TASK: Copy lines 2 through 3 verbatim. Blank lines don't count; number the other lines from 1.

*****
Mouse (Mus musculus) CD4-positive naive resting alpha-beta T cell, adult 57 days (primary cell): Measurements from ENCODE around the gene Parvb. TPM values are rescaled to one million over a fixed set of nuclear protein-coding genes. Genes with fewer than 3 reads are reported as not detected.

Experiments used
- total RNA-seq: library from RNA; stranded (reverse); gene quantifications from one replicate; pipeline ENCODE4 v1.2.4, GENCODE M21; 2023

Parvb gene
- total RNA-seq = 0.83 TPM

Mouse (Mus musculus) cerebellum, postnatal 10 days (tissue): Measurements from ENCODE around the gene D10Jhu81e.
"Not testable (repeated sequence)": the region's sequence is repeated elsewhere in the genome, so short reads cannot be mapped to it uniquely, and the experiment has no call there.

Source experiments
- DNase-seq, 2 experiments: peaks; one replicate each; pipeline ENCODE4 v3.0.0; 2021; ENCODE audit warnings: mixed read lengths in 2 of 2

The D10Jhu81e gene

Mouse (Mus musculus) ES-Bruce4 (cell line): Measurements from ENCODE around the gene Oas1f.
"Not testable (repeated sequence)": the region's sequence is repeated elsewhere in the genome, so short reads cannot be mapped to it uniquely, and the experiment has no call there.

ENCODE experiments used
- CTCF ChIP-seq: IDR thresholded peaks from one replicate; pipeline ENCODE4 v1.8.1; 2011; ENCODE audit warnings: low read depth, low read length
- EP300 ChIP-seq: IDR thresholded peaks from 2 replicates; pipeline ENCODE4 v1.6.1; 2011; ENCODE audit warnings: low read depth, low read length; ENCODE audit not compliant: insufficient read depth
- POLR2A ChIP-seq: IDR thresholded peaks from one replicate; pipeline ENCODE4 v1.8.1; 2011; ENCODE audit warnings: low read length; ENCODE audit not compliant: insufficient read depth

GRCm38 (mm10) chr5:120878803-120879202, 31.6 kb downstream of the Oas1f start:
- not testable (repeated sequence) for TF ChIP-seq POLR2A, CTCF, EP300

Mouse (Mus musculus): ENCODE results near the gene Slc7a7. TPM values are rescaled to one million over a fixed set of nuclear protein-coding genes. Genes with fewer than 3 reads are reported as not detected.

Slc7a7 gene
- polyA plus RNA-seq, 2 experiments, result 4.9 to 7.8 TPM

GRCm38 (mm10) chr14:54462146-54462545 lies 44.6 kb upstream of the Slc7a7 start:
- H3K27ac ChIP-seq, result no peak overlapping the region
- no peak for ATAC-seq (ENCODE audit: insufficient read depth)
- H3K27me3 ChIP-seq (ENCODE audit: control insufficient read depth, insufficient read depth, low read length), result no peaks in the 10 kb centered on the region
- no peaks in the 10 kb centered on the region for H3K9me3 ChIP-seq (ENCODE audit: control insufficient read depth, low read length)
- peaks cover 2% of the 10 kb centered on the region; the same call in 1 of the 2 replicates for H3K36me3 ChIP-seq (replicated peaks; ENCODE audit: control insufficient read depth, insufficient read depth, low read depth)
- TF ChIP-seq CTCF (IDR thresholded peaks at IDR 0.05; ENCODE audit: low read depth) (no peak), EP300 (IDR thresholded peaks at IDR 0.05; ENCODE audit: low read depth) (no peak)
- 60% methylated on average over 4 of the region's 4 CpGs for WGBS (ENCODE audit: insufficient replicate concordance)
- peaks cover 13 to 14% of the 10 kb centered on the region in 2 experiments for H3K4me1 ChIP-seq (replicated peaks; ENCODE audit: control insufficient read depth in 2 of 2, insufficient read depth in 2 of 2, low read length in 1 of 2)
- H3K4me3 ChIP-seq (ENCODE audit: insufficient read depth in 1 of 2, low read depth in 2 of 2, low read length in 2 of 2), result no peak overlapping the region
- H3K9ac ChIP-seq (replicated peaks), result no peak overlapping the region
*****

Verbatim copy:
Experiments used
- total RNA-seq: library from RNA; stranded (reverse); gene quantifications from one replicate; pipeline ENCODE4 v1.2.4, GENCODE M21; 2023